It's an iconic image.
Monte Carlo Rally, 1964. Paddy Hopkirk flinging a red Cooper S around a hairpin, rear wheel cocked, driver leaning nearly as much as the car. It’s the sort of photo people all over the world wanted to imitate, and because it was done in a fun, affordable car, they could. It was Mini’s first win at the event, an underdog story proving that the Cooper’s perception as a lowly commuter wasn’t quite right. The car won the event two more times, three if you count 1966’s controversial disqualification.
This story originally appeared in the August 2020 issue of Road & Track.
Nearly 60 years on, Mini still crows about that triumph as if the brand has an inferiority complex. These little cars have always proven a bigger point than their size suggests. Though it’s grown appreciably since the Sixties, the Cooper remains a spot of joy capable of far more than its smiling face suggests. So it shouldn’t be shocking that in Mini’s latest, the 2021 John Cooper Works GP, we ran a blistering 1:02.7 lap at Lime Rock Park. That time is a tick behind more powerful sports cars like the new Toyota Supra 3.0 and Porsche Cayman S.
The GP trim isn’t a new idea, with two previous generations of the Cooper getting the treatment. But this one is by far the most aggressive. This is a rework of the entire car to create something so hardcore and focused that there may as well be a Z/28 or GT3 badge on the trunk. A heavily revised suspension joins increased cooling, bodywork focused on aero efficiency, and a locking differential. Also, the rear seats are missing, replaced with a beefy brace to make the entire shell stiffer and, unintentionally, make it easier to load groceries in the back. The JCW uses 18-inch, four-spoke wheels with Hankook tires developed specifically for this car.
Those bigger wheels fit under wild carbon-fiber fender flares, pieces Pep Boys would die to get their hands on. Power leaps to 301, a 73-hp increase over the regular John Cooper Works and a stratospheric jump for a tiny car. It’s the most powerful engine Mini offers, the only application where this BMW-built 2.0-liter turbo four is connected to the front wheels alone. You’d expect that to be a recipe for torque steer. You’d be right.
Not necessarily a bad thing. Powerful front-wheel drive cars have always had quirks, and Mini made its name on front-drive performance. The GP has a special locking differential that’s intended to correct for torque steer, but hints of front-drive weirdness shine through. We deride rear-wheel-drive cars that don’t behave as we expect; why should we complain when a hot hatch exhibits some front-drive trademarks?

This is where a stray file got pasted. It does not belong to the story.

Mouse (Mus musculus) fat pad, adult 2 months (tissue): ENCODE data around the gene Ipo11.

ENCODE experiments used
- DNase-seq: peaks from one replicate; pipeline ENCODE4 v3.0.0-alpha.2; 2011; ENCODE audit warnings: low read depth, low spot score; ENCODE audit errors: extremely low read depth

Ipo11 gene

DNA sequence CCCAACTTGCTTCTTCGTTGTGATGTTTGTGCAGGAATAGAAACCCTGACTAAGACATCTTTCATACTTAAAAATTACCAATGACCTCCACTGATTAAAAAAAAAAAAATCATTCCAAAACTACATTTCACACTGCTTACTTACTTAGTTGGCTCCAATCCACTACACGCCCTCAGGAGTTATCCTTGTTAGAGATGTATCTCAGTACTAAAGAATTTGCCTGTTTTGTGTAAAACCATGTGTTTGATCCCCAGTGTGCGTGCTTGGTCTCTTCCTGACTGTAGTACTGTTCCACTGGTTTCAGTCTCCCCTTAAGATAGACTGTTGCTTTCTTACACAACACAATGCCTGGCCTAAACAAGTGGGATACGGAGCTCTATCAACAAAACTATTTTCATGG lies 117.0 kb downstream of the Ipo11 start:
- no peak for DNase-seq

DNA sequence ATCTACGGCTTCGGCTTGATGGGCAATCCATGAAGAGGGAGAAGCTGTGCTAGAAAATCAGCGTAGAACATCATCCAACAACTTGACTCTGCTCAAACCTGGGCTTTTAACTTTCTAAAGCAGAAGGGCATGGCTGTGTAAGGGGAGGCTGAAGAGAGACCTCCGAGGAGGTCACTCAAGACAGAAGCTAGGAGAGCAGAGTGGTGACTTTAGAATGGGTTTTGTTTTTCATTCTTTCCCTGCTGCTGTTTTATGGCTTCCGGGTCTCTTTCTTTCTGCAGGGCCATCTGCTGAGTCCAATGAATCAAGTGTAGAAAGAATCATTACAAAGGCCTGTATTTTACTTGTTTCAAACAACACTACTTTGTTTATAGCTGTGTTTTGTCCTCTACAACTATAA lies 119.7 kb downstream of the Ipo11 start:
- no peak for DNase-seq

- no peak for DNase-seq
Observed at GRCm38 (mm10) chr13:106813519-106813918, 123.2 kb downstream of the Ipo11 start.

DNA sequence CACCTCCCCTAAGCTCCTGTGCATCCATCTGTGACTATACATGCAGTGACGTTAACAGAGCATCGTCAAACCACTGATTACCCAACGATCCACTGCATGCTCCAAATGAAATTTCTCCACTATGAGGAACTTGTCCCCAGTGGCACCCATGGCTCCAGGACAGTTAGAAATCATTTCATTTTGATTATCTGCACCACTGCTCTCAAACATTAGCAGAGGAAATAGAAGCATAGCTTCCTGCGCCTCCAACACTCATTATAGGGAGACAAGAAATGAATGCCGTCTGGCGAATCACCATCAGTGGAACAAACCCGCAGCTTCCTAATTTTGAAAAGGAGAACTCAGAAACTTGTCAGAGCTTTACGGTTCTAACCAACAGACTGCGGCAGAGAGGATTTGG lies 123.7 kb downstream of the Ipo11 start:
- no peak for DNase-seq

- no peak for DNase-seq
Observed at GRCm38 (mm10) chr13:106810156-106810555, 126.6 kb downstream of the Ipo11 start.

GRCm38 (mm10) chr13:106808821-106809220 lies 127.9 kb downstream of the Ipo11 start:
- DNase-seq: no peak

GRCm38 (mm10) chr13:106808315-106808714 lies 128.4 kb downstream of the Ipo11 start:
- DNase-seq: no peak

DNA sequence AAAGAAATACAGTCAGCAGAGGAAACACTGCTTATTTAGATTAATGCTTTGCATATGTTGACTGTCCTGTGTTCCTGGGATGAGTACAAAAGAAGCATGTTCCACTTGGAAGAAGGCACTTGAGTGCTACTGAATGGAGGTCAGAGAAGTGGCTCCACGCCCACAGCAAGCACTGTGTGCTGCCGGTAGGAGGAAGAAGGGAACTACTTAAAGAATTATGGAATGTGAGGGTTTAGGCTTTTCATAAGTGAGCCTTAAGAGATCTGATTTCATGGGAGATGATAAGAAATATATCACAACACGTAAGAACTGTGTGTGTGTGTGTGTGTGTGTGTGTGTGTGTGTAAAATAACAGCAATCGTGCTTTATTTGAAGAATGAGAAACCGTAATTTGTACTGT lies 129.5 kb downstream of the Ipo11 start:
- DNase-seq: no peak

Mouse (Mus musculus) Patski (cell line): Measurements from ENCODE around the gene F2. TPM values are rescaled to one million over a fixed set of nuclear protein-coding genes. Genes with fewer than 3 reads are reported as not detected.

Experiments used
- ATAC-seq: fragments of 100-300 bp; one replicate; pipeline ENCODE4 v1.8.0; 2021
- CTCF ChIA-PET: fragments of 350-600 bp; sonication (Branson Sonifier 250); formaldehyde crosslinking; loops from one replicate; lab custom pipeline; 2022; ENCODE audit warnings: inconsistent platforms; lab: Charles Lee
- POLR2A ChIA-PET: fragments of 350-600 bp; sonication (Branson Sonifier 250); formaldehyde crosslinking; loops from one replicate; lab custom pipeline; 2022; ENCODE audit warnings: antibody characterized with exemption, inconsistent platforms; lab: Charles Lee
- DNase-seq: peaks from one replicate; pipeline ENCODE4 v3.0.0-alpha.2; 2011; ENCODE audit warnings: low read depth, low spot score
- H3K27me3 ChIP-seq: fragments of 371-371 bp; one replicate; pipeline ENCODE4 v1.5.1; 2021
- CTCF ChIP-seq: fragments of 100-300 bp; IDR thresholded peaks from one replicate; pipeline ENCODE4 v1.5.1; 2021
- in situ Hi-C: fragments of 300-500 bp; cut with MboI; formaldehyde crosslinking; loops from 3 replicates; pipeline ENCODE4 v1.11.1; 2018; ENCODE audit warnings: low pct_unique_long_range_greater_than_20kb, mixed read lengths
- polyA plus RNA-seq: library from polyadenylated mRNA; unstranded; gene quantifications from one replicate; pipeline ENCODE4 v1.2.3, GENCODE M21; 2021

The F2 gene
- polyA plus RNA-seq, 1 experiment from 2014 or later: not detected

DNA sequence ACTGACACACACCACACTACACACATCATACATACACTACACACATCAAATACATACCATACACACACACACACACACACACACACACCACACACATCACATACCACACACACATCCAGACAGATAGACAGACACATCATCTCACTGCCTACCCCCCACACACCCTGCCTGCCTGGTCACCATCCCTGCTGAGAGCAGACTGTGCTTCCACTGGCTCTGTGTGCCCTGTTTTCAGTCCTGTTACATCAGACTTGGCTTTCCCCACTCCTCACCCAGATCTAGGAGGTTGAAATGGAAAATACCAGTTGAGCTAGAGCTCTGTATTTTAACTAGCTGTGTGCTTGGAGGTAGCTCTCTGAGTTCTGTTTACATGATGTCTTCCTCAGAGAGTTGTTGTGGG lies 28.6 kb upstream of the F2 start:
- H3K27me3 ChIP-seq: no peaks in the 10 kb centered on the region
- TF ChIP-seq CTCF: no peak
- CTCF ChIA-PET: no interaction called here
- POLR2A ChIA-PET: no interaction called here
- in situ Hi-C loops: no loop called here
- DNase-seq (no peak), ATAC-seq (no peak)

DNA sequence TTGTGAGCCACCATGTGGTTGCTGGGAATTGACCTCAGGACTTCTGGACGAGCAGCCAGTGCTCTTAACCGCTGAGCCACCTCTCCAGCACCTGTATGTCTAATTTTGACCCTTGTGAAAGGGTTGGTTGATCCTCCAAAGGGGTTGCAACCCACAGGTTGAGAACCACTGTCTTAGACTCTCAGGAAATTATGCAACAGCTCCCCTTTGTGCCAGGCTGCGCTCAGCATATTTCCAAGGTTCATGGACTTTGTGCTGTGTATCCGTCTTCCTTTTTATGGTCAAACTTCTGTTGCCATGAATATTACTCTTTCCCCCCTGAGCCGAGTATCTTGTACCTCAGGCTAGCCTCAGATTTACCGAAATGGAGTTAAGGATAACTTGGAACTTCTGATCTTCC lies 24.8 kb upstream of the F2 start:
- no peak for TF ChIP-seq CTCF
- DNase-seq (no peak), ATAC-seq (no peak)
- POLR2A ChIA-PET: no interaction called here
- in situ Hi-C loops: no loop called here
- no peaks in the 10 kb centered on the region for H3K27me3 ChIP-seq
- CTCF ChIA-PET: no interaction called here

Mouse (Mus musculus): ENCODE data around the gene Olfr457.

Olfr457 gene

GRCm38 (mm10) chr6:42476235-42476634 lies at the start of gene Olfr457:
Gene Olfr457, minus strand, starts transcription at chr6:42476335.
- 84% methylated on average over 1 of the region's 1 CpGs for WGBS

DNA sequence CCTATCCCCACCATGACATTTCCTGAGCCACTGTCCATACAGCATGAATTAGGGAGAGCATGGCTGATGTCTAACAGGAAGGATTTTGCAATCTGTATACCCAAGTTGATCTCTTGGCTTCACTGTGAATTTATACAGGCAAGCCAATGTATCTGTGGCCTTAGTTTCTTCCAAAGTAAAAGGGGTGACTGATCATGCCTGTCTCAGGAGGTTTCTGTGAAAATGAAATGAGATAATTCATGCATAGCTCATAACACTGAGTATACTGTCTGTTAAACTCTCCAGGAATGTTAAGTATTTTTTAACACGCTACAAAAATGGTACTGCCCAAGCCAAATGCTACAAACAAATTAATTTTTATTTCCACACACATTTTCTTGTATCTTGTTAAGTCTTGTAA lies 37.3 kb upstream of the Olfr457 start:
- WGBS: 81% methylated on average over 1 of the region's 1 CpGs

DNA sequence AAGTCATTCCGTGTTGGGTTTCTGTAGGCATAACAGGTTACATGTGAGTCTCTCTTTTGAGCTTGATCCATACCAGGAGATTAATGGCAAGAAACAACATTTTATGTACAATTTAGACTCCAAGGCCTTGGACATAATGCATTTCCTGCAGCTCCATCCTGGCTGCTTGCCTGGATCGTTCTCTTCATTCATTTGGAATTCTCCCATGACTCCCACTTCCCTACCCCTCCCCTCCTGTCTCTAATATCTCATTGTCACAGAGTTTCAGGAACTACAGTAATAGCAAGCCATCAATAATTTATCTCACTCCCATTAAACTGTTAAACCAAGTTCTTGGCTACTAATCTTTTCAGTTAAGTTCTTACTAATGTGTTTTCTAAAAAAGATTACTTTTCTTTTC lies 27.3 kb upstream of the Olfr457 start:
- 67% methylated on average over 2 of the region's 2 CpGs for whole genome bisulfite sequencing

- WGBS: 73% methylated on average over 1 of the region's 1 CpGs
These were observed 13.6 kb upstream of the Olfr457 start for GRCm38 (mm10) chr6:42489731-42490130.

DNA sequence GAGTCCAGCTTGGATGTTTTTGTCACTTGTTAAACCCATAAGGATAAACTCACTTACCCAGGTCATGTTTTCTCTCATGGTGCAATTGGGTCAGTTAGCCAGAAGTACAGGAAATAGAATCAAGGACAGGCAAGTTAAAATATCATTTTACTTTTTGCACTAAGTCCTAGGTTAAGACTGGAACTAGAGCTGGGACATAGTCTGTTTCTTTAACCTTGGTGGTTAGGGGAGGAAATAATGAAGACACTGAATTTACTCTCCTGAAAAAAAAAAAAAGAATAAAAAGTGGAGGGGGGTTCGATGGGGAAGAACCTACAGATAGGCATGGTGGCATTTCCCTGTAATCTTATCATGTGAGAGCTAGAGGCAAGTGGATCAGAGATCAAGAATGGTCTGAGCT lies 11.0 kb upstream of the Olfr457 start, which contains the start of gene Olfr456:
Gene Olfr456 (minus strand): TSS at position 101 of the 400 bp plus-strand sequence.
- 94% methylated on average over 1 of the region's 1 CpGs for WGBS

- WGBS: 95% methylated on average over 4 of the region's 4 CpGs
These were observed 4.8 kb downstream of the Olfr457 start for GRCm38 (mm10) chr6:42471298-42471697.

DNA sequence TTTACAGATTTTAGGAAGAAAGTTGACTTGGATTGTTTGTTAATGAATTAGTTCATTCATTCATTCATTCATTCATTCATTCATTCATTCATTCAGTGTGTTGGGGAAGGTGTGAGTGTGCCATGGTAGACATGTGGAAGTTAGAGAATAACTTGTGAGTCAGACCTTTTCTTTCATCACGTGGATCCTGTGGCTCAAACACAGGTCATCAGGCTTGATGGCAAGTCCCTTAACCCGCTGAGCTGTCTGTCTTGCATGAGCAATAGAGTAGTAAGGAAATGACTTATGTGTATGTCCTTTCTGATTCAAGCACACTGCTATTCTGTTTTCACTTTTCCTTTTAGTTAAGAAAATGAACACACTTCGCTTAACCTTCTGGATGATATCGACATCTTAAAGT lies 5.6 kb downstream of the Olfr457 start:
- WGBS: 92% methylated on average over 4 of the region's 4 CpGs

Around Connecticut’s Lime Rock Park, the GP never lets you forget that the front wheels are doing the work. This is one of the original bullrings, a 1.5-mile ribbon cut into the Berkshires, six right-hand turns and one left. It looks simple from overhead, but there’s a flow you need to learn to get the best out of the track.
With the electronic systems set in the Mini’s permissive GP Mode, that flow is interrupted. A section of the track dubbed The Uphill runs, as you may have guessed, up a hill, and the front of the car can go light. Though GP Mode reduces traction control’s intervention, getting nearly airborne causes it to cut in, big time. This system, similar to the one in many BMWs, overreacts to minor moments and ultimately saps momentum. The only way to run a fast lap is to turn everything off.
That means you need to manage the front end. Get on the power too early and those front tires will start scrambling for grip, dragging you wide as they hunt for traction. But manage it well, and the Mini delights with how neutral it is. It doesn’t react to a light breath of throttle mid-corner to get it in line, but a big lift or a pop of the brake will send the weight onto the front end, bringing the tail around.
Corner entry at Lime Rock’s turn one, the aptly named Big Bend, is beyond entertaining. You enter the 180-degree right-hander with the wheel turned left, braking heavy and late. The weight hits the front of the car so forcefully that the rear lifts, making the car go sideways. It’s called character, and it means you need to work for your lap time. If correction isn’t applied on corner entry, you aren’t going to see corner exit. There are so many cars now that nearly make the driver irrelevant. It’s refreshing to drive one that so obviously needs your input.
While the steering makes it easy to be accurate in those situations, and has a natural weight, feel is lacking. You rely on other senses to get an idea of what the front end is doing. Even without feel, though, the front end darts quickly when you turn in, barely a hint of push unless you take big swings at the wheel or jab the brakes. Credit to the suspension, which has stiffer bushings, bigger roll bars, and a lower ride height. Body control is superb; it’s settled and predictable, encouraging aggression without being intimidating.